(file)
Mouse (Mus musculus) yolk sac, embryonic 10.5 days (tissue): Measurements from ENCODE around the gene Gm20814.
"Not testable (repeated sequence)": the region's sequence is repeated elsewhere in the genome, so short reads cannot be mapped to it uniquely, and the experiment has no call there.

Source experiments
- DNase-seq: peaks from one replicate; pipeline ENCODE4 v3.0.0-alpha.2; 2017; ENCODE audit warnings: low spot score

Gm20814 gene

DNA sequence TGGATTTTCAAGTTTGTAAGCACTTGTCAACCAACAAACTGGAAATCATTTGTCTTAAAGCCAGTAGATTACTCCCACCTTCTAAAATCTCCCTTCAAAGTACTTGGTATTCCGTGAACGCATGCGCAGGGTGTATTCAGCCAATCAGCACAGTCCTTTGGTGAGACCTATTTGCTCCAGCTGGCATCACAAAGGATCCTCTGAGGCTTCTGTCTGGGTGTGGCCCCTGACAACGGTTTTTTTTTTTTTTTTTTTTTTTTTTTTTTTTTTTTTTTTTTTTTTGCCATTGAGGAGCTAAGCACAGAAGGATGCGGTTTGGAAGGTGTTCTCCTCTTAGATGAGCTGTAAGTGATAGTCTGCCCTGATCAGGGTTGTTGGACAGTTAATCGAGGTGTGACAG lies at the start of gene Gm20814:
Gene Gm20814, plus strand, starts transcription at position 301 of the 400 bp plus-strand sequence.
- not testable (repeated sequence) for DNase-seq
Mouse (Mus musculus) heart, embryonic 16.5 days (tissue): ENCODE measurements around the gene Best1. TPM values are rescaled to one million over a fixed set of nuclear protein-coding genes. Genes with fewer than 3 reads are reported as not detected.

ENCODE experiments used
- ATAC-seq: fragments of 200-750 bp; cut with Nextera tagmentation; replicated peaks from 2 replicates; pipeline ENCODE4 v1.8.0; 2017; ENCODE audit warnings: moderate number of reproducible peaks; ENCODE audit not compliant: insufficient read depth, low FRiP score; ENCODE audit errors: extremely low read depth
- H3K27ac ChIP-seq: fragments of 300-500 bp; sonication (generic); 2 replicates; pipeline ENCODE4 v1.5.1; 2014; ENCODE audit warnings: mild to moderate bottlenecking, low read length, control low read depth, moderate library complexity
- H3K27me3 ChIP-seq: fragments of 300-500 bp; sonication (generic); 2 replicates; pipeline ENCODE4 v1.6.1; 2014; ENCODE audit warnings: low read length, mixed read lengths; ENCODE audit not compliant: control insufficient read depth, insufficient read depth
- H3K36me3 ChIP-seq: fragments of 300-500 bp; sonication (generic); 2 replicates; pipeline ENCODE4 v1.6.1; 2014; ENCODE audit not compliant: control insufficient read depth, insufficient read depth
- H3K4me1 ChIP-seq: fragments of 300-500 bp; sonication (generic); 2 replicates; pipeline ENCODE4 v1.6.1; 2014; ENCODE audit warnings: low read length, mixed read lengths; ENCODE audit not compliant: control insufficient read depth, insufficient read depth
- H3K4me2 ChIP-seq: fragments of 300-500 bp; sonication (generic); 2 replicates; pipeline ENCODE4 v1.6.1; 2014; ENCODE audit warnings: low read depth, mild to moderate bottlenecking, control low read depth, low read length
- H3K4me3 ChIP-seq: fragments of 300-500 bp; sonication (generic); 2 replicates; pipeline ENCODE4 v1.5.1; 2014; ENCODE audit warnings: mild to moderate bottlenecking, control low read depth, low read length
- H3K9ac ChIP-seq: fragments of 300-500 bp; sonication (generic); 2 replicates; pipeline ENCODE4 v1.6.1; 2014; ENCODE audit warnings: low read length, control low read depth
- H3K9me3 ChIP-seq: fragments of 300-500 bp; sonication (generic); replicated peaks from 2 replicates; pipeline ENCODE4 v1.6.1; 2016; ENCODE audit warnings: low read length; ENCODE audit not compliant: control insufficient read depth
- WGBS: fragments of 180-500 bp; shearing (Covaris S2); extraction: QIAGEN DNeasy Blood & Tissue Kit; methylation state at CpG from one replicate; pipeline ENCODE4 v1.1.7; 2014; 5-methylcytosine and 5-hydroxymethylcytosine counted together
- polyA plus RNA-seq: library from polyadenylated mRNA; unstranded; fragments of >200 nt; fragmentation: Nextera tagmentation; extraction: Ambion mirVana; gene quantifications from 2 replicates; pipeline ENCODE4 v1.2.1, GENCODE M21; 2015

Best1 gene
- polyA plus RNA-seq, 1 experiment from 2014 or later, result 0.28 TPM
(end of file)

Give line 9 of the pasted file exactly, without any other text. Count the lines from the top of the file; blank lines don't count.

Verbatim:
Mouse (Mus musculus) heart, embryonic 16.5 days (tissue): ENCODE measurements around the gene Best1. TPM values are rescaled to one million over a fixed set of nuclear protein-coding genes. Genes with fewer than 3 reads are reported as not detected.